5 “Lazy” Ways to Reverse Global Warming

The year is 2050. World leaders convene to discuss methods to negate the rapidly rising global temperatures as another category 6 hurricane finishes ravaging the southeastern United States. By now, much of Indonesia and Oceania have been forced to relocate to other parts of the world due to rising sea levels, and droughts across Europe and China have made food a luxury for our exploding population. Though less of the world lives in extreme poverty compared to previous decades, rapidly advancing second world nations are turning to fossil fuels as a cheap, reliable power source, churning more CO2 into the atmosphere than ever before. We finally understand the dire consequences of our past inaction towards switching to a renewable energy economy, but it is too late now. Instead, humanity will spend the better part of the next century playing catch-up in an attempt to lower the Earth’s temperature in unorthodox ways to reverse the nasty effects of global warming.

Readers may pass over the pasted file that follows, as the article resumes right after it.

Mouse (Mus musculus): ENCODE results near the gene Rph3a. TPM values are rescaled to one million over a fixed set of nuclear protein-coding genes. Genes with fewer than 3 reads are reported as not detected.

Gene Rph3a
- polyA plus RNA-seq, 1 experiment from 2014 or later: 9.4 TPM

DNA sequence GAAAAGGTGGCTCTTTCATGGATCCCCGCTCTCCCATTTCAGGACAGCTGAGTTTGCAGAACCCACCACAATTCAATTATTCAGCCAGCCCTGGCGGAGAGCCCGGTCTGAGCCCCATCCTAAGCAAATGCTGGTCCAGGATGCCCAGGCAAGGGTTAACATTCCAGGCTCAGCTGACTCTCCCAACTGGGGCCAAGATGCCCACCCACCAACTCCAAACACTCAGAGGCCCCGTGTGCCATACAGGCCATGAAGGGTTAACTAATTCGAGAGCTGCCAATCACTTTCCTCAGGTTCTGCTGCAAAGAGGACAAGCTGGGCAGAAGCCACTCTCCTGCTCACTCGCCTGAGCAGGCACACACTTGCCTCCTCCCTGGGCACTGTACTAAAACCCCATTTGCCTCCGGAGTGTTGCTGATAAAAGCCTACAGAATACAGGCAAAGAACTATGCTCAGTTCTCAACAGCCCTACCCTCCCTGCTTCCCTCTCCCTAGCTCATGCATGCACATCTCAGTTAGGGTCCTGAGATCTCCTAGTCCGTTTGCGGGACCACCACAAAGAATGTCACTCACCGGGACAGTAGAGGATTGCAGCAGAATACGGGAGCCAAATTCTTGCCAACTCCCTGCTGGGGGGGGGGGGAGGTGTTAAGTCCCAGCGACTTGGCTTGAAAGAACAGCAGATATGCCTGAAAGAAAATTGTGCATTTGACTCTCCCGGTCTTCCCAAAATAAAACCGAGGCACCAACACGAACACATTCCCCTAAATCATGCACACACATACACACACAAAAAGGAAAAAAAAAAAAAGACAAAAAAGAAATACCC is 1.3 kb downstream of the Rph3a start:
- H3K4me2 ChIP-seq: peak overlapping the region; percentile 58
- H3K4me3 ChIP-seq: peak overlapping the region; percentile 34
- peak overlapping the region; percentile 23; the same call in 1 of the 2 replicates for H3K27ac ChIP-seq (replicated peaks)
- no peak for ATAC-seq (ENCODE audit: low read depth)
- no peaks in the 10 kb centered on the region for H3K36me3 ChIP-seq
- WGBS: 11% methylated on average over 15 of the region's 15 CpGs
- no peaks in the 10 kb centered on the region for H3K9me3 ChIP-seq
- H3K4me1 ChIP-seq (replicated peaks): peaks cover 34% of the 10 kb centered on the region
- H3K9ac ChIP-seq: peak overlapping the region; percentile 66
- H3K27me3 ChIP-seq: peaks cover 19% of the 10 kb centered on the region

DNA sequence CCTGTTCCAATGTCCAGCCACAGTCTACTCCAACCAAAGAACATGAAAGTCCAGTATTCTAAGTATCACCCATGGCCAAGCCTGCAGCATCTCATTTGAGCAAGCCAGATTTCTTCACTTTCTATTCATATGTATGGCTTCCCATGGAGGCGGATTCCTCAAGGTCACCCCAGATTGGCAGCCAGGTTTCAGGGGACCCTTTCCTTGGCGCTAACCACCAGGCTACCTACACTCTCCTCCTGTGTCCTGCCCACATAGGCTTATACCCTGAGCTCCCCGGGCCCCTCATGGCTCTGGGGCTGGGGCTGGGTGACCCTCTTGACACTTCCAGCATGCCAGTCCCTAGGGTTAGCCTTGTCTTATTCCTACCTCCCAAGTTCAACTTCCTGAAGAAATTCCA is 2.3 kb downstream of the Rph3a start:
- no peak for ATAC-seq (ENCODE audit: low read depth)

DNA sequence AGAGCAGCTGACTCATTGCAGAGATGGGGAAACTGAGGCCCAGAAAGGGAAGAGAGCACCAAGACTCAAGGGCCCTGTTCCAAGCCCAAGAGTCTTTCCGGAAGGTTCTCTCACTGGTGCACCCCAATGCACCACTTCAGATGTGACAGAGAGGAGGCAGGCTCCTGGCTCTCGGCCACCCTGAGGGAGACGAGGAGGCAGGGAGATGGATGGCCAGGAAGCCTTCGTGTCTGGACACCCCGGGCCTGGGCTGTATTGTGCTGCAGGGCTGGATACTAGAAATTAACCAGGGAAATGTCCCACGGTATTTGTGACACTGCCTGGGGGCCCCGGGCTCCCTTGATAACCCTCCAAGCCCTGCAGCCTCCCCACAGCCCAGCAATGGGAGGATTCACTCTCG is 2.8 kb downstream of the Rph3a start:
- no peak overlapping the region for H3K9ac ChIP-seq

Map of Earth showing areas in red which would be underwater if sea levels rose by 6 meters. The fact that you can see any red at all from this scale is shocking.

Four scientists step forward with four unique, albeit lazy, ideas to lower the Earth’s rampant fever by at least 2⁰ C to return the planet to a healthy equilibrium. I refer to them as “lazy” not because they are easy to execute, but rather because these ideas are the consequence of being lazy as a species in the past. Each idea comes with their own risks and challenges far greater than if we hadn’t ignored the warning signs and switched to renewable power sources decades ago, but we are running out of options. If we don’t act soon, Earth’s rising temperatures and deadly climate changes will wash its surface clean of humanity. Taking a deep breath, scientist 1 steps up to the podium.